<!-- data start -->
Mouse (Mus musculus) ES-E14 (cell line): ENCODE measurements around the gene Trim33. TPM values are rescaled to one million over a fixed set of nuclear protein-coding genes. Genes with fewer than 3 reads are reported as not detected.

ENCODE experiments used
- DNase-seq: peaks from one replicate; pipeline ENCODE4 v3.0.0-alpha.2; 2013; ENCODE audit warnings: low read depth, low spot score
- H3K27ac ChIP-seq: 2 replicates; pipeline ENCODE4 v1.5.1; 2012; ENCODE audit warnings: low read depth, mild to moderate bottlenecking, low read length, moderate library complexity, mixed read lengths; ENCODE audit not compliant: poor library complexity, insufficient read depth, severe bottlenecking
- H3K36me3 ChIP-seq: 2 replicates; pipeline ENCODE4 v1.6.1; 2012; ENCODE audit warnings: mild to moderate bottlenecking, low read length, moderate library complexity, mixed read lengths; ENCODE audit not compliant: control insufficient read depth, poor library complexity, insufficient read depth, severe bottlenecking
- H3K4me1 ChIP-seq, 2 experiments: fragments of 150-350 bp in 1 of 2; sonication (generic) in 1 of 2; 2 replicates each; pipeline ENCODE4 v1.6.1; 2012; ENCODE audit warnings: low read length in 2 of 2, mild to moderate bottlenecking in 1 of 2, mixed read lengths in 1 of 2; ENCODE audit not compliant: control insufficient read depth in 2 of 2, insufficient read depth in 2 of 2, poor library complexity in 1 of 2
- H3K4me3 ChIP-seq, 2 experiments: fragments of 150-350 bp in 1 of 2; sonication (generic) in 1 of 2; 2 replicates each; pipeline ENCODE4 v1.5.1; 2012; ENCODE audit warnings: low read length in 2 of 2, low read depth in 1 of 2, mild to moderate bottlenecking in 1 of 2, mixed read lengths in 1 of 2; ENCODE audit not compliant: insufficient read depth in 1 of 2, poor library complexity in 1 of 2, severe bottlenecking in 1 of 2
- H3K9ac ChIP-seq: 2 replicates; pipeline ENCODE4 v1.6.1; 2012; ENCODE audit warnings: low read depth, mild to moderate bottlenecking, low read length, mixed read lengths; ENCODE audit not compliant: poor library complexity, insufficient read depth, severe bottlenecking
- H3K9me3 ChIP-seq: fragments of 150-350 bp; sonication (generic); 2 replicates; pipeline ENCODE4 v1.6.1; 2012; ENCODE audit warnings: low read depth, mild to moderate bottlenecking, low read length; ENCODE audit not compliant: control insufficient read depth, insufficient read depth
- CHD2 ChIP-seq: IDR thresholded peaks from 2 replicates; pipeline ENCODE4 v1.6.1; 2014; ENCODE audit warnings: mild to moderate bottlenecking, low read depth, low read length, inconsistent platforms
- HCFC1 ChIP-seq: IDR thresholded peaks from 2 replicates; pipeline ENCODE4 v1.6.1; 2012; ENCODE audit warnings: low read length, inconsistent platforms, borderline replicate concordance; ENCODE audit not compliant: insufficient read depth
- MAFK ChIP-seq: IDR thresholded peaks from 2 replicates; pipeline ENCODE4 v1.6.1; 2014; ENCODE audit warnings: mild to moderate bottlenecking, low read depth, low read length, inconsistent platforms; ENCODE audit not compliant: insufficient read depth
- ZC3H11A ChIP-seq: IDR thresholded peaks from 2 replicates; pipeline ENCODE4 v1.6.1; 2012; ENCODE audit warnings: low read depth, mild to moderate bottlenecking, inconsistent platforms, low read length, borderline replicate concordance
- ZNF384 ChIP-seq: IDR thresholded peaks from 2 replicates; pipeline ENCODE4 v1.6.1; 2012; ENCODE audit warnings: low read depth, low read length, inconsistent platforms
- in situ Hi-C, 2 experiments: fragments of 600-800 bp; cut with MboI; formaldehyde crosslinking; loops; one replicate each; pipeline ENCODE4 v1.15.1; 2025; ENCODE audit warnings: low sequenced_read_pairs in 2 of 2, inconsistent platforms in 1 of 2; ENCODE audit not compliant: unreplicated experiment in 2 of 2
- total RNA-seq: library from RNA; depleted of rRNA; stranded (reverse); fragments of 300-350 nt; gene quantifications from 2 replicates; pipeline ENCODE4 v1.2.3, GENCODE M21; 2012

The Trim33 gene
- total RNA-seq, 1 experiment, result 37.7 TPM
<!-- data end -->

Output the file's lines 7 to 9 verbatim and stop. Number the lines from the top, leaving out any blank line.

- H3K4me3 ChIP-seq, 2 experiments: fragments of 150-350 bp in 1 of 2; sonication (generic) in 1 of 2; 2 replicates each; pipeline ENCODE4 v1.5.1; 2012; ENCODE audit warnings: low read length in 2 of 2, low read depth in 1 of 2, mild to moderate bottlenecking in 1 of 2, mixed read lengths in 1 of 2; ENCODE audit not compliant: insufficient read depth in 1 of 2, poor library complexity in 1 of 2, severe bottlenecking in 1 of 2
- H3K9ac ChIP-seq: 2 replicates; pipeline ENCODE4 v1.6.1; 2012; ENCODE audit warnings: low read depth, mild to moderate bottlenecking, low read length, mixed read lengths; ENCODE audit not compliant: poor library complexity, insufficient read depth, severe bottlenecking
- H3K9me3 ChIP-seq: fragments of 150-350 bp; sonication (generic); 2 replicates; pipeline ENCODE4 v1.6.1; 2012; ENCODE audit warnings: low read depth, mild to moderate bottlenecking, low read length; ENCODE audit not compliant: control insufficient read depth, insufficient read depth